<snips> (less than half)
w York Times, Oct 30, 2007, “Why They Call it the Manhattan Project” by William J. Broad.
“In April 1945, General Groves traveled to the newspaper’s offices on West 43rd
Street. He asked that a science writer, William L. Laurence, be allowed to go
on leave to report on a major wartime story involving science.
As early as 1940, before wartime secrecy, Mr. Laurence had reported on
the atomic breakthroughs at Pupin Hall. Now, Dr. Norris said, Mr. Laurence
went to work for the Manhattan Project and became the only reporter to witness
the Trinity test in the New Mexican desert in July 1945, and, shortly thereafter,
the nuclear bombing of Japan.
The atomic age, Mr. Laurence wrote in the first article of a series, began in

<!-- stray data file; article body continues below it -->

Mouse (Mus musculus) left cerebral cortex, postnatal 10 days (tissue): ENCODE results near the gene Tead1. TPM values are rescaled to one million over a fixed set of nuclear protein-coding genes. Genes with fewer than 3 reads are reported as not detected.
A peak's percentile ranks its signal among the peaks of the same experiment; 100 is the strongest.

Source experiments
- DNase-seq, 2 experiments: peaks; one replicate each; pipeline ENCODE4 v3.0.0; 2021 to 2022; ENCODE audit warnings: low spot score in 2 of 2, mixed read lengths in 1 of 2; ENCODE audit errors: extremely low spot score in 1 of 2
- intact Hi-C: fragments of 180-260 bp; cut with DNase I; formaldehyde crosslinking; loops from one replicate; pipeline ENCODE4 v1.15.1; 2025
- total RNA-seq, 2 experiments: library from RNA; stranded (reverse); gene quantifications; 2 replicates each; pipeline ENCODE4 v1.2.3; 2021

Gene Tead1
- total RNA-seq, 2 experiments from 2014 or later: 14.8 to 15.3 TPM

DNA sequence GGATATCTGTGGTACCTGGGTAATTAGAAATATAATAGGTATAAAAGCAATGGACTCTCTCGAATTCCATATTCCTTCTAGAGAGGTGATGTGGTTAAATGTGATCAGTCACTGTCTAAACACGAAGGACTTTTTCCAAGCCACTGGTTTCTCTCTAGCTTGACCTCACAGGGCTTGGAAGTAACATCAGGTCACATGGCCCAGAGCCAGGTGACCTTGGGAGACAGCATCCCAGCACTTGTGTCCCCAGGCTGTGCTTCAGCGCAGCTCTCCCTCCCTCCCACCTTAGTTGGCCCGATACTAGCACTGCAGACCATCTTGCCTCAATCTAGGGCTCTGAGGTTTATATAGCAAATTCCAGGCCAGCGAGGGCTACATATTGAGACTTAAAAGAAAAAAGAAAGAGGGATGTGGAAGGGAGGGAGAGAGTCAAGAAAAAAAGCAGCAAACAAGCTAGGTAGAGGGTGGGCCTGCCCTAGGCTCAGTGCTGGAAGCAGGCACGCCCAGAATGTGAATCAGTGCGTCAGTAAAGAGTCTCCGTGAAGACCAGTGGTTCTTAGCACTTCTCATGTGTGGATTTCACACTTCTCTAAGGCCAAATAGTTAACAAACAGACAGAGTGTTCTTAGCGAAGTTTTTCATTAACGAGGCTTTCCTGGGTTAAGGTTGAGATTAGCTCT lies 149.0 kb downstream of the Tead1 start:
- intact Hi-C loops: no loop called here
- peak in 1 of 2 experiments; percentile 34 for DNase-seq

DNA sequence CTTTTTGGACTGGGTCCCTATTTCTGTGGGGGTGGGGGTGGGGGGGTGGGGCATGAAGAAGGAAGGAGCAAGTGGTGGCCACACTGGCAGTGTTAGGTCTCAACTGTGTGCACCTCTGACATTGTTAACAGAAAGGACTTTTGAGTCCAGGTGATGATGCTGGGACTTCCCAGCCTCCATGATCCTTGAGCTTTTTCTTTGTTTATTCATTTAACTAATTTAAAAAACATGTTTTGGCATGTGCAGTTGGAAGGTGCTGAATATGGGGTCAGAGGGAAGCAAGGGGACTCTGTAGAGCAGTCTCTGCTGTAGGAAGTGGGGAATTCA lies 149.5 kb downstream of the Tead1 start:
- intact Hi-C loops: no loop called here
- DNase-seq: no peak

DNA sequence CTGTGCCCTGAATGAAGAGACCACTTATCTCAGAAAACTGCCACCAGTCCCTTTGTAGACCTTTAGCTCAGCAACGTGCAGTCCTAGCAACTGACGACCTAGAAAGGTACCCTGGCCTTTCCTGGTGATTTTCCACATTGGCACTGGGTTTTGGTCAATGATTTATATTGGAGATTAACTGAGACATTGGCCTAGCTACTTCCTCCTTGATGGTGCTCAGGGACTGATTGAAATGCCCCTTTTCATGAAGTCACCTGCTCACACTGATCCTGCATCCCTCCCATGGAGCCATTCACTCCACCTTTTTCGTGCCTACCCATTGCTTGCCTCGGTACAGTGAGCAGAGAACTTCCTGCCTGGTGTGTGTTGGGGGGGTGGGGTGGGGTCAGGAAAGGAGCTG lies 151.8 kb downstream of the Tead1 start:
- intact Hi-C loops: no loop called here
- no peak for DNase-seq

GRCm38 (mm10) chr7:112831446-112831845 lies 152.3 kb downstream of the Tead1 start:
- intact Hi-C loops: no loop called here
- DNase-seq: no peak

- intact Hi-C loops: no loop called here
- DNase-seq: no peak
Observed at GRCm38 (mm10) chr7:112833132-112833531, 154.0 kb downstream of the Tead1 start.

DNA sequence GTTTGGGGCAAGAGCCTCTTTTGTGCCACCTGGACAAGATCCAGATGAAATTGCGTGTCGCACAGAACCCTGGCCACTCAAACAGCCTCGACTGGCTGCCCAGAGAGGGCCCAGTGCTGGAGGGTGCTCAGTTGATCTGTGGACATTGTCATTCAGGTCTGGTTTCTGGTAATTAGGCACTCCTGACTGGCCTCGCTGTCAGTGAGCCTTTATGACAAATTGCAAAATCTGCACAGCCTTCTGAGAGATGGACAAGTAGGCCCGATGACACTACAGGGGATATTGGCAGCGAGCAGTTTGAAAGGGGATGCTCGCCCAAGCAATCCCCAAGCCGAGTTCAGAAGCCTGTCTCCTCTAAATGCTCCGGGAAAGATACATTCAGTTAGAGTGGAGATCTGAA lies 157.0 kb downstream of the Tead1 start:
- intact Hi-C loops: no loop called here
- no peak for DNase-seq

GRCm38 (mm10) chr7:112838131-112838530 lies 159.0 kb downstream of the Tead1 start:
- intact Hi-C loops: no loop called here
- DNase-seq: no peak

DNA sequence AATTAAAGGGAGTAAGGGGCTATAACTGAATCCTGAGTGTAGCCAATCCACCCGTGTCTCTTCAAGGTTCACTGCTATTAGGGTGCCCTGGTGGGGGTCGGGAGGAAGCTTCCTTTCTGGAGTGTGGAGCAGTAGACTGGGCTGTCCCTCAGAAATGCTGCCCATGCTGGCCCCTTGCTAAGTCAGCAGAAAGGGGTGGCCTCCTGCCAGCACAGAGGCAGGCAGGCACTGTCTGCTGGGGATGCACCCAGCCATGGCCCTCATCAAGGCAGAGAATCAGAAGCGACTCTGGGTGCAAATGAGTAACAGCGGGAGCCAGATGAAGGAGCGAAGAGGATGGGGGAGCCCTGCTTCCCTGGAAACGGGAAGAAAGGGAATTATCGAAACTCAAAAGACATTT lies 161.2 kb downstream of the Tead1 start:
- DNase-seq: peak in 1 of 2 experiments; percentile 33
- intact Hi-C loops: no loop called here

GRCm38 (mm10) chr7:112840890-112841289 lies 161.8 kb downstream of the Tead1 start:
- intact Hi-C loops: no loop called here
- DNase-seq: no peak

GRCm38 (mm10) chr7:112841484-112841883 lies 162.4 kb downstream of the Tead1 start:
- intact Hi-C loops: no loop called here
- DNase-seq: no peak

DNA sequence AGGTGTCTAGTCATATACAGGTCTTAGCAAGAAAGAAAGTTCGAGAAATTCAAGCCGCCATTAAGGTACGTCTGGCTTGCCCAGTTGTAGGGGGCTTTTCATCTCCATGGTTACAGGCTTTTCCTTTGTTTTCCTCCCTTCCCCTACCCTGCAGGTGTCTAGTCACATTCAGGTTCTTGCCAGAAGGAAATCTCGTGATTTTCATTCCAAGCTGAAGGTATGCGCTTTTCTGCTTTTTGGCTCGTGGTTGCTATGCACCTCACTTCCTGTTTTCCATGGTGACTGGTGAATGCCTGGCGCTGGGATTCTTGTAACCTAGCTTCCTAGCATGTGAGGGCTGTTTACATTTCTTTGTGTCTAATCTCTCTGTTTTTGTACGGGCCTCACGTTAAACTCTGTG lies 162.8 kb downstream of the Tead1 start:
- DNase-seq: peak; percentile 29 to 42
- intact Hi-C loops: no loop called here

the New Mexico desert before dawn in a burst of flame that illuminated “earth
and sky for a brief span that seemed eternal.”
Laurence’s front-page story, U.S. ATOM BOMB SITE BELIES TOKYO TALES: TESTS ON NEW MEXICO RANGE CONFIRM THAT BLAST, AND NOT RADIATION, TOOK TOLL, ran on September 12, 1945, following a three-day delay to clear military censors. “This historic ground in New Mexico, scene of the first atomic explosion on earth and cradle of a new era in civilization, gave the most effective answer today to Japanese propaganda that radiations [sic] were responsible for deaths even after the day of the explosion, Aug. 6, and that persons entering Hiroshima had contracted mysterious maladies due to persistent radioactivity,” the article began.3 Laurence said unapologetically that the Army tour was intended “to give the lie to these claims.”